Roosevelt University is brimming with talented and passionate faculty members who work hard to provide their students with quality educational experiences. Premiering during the 2017–18 academic year, the Roosevelt University Teaching Awards sought to honor deserving faculty members in three different categories: Innovative Course Design, Research, and Service. According to the official description of the award, "The Roosevelt University Teaching Award honors a faculty member(s) who demonstrates teaching excellence in course innovation in any course mode (face-to-face, online and/or hybrid)."
With peer driven submissions to the Deans Council, department chairs and faculty members were able to nominate their colleagues for this honor based on the criteria provided for each category. The framework for submission included well-designed classroom approaches, interactive learning, instructor-student interaction, assessment of student learning, and peer recommendations. Nominees were awarded points based on these criteria and how effectively they achieved each component.
Below are the award recipients, and their thoughts on the honor and their tenure at Roosevelt:
- Service Award: Kelly Wentz-Hunter
“It is not easy to find a career that brings one happiness, fulfillment and a sense of purpose," Wentz-Hunter said. "However, being a professor at Roosevelt has done that for me. I find that the mission of social justice and inclusion aligns with my personal beliefs and desire to help improve the lives of others. I enjoy learning from my colleagues and the students about many different aspects of life that I would probably not be exposed to it I wasn't at Roosevelt.” Wentz-Hunter works hard to serve her students in her role as director of health professions, and she says she feels honored to have been recognized by her peers.
- Research Award: Norbert Cordeiro
“Teaching is less about knowing everything and more about positive interactions with people. Teaching encourages creativity, problem-solving individually or as a team, and learning from each other — I embrace the curiosity of others because it excites me and gives me the energy necessary to complete my day,” said Cordeiro, who loves the insight of both his students and international colleagues alike. “I also embrace the diversity of our student body because it provides avenues for new ideas, different ways of thinking, creativity, and fosters togetherness. At the end of the day, if one small thing we do can benefit the environment from a conservation standpoint, then maybe we can mitigate pathways toward a more sustainable future.”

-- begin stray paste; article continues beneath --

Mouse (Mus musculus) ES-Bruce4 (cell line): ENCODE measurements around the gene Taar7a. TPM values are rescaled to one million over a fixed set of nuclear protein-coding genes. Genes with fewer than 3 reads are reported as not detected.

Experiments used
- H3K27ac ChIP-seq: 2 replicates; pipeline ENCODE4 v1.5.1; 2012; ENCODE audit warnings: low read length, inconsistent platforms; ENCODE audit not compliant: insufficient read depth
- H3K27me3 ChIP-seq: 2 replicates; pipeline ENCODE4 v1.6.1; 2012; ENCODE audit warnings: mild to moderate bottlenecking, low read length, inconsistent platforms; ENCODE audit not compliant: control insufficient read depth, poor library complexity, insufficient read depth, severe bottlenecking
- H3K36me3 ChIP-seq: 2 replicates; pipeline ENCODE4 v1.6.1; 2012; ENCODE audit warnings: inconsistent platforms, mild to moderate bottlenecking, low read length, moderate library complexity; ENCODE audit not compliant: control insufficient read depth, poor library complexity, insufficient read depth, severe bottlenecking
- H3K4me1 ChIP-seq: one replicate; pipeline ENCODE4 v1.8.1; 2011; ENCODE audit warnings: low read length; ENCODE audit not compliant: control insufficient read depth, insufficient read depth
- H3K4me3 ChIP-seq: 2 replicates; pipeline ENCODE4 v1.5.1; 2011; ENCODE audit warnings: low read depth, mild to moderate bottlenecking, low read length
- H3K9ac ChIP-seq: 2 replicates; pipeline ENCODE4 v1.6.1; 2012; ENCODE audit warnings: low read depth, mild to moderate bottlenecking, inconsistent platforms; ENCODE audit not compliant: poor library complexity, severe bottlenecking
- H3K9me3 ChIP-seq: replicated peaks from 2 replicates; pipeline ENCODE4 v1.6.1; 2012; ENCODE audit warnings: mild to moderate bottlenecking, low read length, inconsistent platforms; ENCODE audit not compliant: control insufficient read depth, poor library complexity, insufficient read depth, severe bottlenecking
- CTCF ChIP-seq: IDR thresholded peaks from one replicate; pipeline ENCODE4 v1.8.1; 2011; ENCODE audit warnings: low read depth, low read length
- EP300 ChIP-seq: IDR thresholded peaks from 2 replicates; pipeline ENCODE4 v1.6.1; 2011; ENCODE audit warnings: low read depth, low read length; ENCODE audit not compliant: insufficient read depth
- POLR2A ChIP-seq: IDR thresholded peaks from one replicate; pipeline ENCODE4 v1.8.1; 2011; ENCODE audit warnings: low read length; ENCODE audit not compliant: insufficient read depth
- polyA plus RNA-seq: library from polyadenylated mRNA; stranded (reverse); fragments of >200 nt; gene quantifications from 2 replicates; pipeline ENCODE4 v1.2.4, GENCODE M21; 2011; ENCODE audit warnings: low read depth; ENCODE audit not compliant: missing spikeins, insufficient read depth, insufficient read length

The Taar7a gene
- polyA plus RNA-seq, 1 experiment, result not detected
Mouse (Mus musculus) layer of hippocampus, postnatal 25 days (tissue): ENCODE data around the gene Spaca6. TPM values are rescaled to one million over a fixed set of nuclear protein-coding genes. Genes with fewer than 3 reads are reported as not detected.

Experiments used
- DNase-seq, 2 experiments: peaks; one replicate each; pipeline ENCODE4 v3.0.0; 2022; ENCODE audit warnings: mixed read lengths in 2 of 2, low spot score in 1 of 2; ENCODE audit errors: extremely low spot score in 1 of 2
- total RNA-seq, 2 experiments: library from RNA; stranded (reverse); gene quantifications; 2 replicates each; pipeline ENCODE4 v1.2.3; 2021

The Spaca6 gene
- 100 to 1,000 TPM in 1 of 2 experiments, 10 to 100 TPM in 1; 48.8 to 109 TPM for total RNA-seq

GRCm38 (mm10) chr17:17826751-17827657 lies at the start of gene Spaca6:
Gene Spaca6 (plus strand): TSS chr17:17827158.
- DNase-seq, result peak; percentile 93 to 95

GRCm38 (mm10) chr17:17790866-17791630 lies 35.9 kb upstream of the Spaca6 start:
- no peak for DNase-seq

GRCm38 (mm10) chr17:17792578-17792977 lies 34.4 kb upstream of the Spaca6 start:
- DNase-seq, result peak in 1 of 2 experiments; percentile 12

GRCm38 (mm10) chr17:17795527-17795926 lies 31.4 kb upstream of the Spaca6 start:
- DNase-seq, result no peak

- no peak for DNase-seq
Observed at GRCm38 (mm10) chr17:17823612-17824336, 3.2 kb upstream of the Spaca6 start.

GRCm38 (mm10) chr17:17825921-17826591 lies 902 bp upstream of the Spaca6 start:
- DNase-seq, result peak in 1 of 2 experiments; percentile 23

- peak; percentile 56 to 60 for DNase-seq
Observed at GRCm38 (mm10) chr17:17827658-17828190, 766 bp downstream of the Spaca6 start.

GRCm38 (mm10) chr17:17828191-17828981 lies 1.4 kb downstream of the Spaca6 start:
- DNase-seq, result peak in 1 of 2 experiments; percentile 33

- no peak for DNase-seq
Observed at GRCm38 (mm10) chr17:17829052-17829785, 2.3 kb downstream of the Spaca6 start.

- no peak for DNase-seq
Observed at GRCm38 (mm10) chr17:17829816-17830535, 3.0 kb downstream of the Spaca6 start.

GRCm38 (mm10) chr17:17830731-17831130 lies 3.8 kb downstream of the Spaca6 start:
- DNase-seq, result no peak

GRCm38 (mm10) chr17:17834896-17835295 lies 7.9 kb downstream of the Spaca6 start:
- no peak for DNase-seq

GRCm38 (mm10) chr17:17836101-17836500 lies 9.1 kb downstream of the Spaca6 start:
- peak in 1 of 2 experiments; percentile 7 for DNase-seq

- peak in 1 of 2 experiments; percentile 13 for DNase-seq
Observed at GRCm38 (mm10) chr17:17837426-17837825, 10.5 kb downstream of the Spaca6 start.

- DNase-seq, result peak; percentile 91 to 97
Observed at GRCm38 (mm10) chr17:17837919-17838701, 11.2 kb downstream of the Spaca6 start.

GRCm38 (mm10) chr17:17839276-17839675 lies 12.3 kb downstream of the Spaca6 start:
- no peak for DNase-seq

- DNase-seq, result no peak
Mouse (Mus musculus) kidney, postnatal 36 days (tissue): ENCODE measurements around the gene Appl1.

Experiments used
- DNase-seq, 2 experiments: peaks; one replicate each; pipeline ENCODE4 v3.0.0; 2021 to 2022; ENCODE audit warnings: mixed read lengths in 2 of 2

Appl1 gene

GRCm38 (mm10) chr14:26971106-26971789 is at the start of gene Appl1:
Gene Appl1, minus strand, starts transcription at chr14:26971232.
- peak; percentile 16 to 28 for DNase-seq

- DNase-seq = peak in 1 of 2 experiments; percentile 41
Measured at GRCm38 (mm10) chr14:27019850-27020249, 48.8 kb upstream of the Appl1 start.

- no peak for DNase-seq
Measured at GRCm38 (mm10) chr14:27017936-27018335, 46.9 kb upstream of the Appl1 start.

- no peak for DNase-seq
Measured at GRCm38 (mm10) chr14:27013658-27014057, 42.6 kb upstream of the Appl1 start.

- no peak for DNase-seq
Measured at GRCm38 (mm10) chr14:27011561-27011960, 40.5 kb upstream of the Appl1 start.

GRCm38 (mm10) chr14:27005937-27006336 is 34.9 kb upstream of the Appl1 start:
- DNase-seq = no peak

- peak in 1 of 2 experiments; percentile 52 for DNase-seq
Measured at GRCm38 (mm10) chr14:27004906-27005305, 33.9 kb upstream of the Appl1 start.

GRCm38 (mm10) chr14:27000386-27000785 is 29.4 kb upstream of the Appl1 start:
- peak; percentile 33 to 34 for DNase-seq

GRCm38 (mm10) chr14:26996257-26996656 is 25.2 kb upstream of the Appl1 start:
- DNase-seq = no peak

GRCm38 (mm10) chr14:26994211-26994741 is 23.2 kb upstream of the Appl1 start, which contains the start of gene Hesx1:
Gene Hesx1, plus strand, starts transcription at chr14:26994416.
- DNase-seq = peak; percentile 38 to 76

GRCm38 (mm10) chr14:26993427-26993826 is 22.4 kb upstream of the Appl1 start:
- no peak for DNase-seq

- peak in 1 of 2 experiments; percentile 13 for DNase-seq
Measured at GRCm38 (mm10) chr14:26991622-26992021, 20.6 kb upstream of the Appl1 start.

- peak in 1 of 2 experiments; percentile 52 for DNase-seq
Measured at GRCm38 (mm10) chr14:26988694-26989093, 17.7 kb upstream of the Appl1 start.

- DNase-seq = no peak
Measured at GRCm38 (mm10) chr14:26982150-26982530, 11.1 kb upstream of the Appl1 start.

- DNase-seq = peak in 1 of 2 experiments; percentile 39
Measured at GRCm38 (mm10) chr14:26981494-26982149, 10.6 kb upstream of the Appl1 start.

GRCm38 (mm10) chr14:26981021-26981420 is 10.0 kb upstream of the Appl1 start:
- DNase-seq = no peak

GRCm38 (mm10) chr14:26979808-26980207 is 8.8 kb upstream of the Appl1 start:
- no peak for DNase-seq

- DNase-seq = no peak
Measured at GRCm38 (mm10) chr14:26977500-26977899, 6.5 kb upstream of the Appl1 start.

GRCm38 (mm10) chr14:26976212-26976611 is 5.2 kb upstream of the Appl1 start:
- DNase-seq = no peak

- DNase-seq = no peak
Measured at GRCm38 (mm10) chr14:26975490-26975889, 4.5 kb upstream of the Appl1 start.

- Teaching Award: Marjorie Jolles
Jolles said that her biggest inspiration is her students. “A professor’s teaching is only as good as her students’ learning, so I design my courses and my research based on what I think others want and need to learn. Roosevelt’s social justice mission also inspires my work as a professor, in that it motivates me to ensure my work is relevant and engaged with pressing social, political and cultural issues. My job is not to tell students what to think about these issues, but to help them discover a variety of ways to think about them.”
- Teaching Award: Erin Mackinney
Mackinney finds fulfillment in moments when she knows her time with a Roosevelt alumnus or alumna has impacted or influenced their path. “A happy day is when I hear from them years later in their teaching professions,” Mackinney said. She also appreciates that Roosevelt has allowed her to explore her passion for dual language education. “I was involved in the creation and launch of Roosevelt's Dual Language Teacher Leadership MA program, the only one in the Midwest. I appreciate the innovation and leadership opportunities that come with working at a smaller university.”
- Teaching Award: Daniel Majerczyk
“As a professor, it is my goal to create a classroom environment that is engaging and I try to show students my enthusiasm for the subject,” Majerczyk said. “I strive to communicate that enthusiasm and subject knowledge to others in a clear manner. As educators, we must offer choices to our students as we will encounter different types of learners in every class we teach. “ He believes in the power of the classroom as a vehicle for touching many lives, so as to take advantage of “the opportunity to make someone see the world in a different way.”
What’s next for these esteemed award recipients? They will form a committee to maintain the evolution of the Teaching[NB1] and Service awards going forward, ensuring that other faculty members are given proper recognition for their efforts and talents. Perhaps most importantly, however, they’ll continue to be leaders and role models in the dynamic network of educators Roosevelt University calls its own.